Although Malta’s tax regime is “without any doubt” a highly attractive element for foreign investment, it is far from the only one, and indeed, not the most important, according to a local economist.

Daniel Gravina, a resident academic lecturer in the Department of Economics at the University of Malta, who previously served as director of economic advisory services at Grant Thornton Malta, as well as head of economics in Malta Enterprise’s research and policy review unit, argues that multinationals take into consideration several factors when choosing where to set up a manufacturing plant or an office.

“The availability of skills, the political environment, connectivity, legislation… Many times, these are more important determinants than a favourable tax regime,” he tells

Daniel Gravino / LinkedIn

Reacting to the EY Malta Attractiveness Survey released earlier this week, which found tax reform at the top of foreign companies’ concerns, Dr Gravino makes no bones about the fact that any potential international reform, whether through European harmonisation or the establishment of a global minimum rate of corporate tax, will affect the local economy.

“Of course, some foreign investors are more sensitive to changes in the tax regime, especially those that invest less heavily in capital and labour within the country,” he says. “The pressure from the EU and other international bodies, such as the OECD, to harmonise tax systems is making Malta less attractive for these companies. And this will continue to be the case.”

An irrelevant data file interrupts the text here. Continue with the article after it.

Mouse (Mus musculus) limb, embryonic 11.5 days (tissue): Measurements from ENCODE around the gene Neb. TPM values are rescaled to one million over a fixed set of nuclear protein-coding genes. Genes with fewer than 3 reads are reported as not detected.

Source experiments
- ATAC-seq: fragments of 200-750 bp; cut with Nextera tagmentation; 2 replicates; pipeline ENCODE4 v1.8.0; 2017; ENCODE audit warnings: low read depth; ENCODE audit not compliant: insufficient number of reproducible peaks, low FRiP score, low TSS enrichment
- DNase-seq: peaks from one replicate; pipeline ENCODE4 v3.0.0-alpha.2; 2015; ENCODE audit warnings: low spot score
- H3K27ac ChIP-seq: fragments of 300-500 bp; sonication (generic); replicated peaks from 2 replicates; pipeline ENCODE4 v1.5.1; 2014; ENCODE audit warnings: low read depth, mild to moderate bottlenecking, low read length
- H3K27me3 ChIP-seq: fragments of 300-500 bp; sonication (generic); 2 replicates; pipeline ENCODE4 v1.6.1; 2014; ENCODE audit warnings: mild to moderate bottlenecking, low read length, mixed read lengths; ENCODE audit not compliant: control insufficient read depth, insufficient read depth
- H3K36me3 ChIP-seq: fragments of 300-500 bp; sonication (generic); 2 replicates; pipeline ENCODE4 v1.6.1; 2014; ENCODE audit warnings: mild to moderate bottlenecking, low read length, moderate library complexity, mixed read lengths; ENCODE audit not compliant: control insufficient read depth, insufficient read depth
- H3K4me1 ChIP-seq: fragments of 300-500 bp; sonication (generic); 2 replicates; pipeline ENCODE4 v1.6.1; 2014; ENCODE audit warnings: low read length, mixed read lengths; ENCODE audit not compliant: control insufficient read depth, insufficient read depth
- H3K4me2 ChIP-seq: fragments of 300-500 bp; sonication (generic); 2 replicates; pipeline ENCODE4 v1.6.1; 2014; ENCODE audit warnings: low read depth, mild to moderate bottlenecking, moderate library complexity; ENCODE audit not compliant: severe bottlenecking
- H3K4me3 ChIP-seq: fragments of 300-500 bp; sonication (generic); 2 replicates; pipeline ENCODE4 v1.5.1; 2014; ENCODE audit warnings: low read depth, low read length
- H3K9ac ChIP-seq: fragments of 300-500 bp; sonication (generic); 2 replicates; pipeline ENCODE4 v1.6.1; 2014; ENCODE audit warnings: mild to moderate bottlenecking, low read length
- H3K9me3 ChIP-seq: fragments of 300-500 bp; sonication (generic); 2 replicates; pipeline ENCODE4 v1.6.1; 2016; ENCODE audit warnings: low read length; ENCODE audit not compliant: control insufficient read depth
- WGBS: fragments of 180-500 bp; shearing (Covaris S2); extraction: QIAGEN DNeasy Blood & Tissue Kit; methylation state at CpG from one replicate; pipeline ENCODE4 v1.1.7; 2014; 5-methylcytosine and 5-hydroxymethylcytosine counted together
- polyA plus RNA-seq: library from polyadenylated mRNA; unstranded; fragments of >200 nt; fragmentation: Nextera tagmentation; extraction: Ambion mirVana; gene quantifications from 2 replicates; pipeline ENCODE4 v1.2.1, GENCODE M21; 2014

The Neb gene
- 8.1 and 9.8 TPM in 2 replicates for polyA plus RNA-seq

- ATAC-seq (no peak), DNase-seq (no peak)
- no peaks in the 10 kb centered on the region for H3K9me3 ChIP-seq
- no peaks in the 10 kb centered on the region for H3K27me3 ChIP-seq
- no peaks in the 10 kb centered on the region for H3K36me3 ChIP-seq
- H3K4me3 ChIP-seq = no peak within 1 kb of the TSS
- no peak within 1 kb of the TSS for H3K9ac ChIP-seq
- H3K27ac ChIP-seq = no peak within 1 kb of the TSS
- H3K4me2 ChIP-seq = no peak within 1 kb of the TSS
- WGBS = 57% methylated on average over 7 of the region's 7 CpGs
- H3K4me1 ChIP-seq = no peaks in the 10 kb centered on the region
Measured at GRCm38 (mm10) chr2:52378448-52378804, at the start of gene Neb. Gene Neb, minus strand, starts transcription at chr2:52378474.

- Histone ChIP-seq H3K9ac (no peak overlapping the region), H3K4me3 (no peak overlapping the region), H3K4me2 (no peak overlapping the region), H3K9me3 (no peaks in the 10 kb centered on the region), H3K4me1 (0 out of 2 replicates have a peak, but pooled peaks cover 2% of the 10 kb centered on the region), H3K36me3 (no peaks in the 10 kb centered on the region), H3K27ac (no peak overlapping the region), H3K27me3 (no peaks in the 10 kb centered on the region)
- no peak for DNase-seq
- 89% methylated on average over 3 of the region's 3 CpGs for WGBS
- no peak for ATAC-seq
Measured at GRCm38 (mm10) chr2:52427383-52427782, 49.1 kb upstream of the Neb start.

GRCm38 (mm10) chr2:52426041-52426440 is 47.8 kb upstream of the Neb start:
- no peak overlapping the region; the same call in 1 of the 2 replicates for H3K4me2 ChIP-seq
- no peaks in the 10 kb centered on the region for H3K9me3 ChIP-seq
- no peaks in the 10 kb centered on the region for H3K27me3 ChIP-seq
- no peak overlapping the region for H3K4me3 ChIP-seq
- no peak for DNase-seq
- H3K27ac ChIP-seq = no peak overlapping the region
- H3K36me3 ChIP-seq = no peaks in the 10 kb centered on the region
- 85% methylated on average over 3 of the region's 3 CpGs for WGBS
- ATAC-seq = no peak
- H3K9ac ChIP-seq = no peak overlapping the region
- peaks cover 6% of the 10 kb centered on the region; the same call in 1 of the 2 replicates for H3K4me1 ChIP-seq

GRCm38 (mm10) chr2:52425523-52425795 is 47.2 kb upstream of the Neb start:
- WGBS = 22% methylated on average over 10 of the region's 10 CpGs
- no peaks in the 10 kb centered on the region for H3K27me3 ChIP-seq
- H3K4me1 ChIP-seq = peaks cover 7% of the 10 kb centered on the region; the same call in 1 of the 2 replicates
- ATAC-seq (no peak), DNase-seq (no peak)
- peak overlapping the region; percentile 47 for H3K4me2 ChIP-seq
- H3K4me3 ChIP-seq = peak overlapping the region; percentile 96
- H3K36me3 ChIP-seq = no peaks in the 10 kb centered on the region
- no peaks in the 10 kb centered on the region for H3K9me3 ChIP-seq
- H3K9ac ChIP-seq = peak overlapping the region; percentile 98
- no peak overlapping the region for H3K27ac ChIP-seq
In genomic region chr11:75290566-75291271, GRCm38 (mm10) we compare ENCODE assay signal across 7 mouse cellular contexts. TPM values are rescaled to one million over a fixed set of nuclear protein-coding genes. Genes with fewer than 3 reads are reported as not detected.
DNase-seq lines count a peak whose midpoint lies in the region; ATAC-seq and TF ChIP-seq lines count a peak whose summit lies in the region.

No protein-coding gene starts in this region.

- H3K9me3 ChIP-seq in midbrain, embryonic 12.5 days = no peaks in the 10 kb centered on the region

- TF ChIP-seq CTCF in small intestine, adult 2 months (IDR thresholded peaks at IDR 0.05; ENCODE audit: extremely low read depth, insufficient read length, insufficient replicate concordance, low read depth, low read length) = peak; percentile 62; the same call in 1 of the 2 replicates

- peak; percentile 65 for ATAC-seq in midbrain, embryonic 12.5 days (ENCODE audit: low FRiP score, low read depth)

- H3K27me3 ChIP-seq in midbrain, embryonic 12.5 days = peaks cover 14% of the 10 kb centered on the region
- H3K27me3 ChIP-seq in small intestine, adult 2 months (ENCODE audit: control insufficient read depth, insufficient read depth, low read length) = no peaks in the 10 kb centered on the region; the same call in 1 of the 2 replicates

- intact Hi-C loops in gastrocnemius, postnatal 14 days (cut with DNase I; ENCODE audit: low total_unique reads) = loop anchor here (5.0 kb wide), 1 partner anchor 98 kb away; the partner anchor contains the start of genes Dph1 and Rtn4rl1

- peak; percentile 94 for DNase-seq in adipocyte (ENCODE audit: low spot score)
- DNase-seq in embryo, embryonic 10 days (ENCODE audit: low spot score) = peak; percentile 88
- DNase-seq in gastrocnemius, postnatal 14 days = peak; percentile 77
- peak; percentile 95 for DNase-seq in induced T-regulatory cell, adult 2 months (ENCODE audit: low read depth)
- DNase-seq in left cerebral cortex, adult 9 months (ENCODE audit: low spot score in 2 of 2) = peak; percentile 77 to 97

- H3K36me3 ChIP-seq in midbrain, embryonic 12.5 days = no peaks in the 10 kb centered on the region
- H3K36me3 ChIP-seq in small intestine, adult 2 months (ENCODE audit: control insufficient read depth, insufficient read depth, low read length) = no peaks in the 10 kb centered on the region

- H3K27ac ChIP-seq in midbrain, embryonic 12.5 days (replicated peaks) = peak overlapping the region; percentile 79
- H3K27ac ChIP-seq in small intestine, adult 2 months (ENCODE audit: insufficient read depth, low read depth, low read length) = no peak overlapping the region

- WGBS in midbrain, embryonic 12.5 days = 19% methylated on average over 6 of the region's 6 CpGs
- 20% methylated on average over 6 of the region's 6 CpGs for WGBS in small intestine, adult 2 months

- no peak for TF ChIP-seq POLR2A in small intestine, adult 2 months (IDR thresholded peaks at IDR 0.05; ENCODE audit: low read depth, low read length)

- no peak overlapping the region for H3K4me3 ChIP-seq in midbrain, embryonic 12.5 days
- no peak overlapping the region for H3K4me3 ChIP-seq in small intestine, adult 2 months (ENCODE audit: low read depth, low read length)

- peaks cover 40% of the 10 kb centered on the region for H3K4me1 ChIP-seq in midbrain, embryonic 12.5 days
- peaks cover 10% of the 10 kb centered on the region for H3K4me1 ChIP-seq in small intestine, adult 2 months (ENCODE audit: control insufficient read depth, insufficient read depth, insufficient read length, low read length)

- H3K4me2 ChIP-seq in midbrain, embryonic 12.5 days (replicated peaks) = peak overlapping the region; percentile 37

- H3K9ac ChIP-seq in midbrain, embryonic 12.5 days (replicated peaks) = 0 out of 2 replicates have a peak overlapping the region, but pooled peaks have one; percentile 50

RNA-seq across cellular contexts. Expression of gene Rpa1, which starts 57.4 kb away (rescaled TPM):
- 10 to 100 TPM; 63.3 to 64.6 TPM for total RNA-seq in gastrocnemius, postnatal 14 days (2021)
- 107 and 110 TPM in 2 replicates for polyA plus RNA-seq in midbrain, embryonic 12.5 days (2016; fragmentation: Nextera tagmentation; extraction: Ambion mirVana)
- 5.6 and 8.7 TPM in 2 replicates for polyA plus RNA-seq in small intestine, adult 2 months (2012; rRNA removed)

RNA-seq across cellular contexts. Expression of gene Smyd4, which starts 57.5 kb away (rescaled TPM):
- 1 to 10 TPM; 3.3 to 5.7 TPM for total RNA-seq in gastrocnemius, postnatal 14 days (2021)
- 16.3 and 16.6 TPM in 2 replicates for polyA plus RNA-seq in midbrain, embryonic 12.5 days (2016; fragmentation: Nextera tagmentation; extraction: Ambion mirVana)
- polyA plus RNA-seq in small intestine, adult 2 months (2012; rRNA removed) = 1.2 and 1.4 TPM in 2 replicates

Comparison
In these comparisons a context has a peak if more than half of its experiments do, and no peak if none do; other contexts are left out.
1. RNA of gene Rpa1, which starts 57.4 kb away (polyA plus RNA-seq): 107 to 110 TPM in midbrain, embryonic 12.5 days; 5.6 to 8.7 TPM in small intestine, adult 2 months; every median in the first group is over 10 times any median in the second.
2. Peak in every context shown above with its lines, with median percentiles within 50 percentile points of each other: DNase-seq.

This, he continues, necessitates solid economic planning to find other ways of making Malta an attractive location for foreign direct investment (FDI).

However, he strikes a hopeful note, arguing that the country “does not really need to attract companies that employ hundreds of people like we did in the past”, pointing out that Malta is already nearing full employment.

“Rather, we should aim to attract companies that provide opportunities to the younger ones in our workforce – that are increasingly undertaking specialised training and studies – to better capitalise on their abilities.”

Dr Gravino believes that this would enable these individuals to earn higher wages, and the economy to grow by improving productivity rather than growing the workforce.

In this regard, he strikes a similar note to that emphasised by the Nationalist Party in its pre-Budget proposals, and seems to be in line with the economic thinking outlined by Minister for Finance Clyde Caruana earlier this month, where he spoke of a new economic direction that does not rely on further population growth to drive economic development.

Dr Gravino adds that chasing down new investments, while important, should not distract from the just-as-important task of supporting those investments already here.

“We don’t want to solely focus our energy on attracting new investment,” he says. “We must provide continuous support to multinationals already operating in Malta to ensure that we retain them, and possibly help them grow. They account for a substantial part of the country’s stock of FDI and are the building blocks for the future of the economy.”

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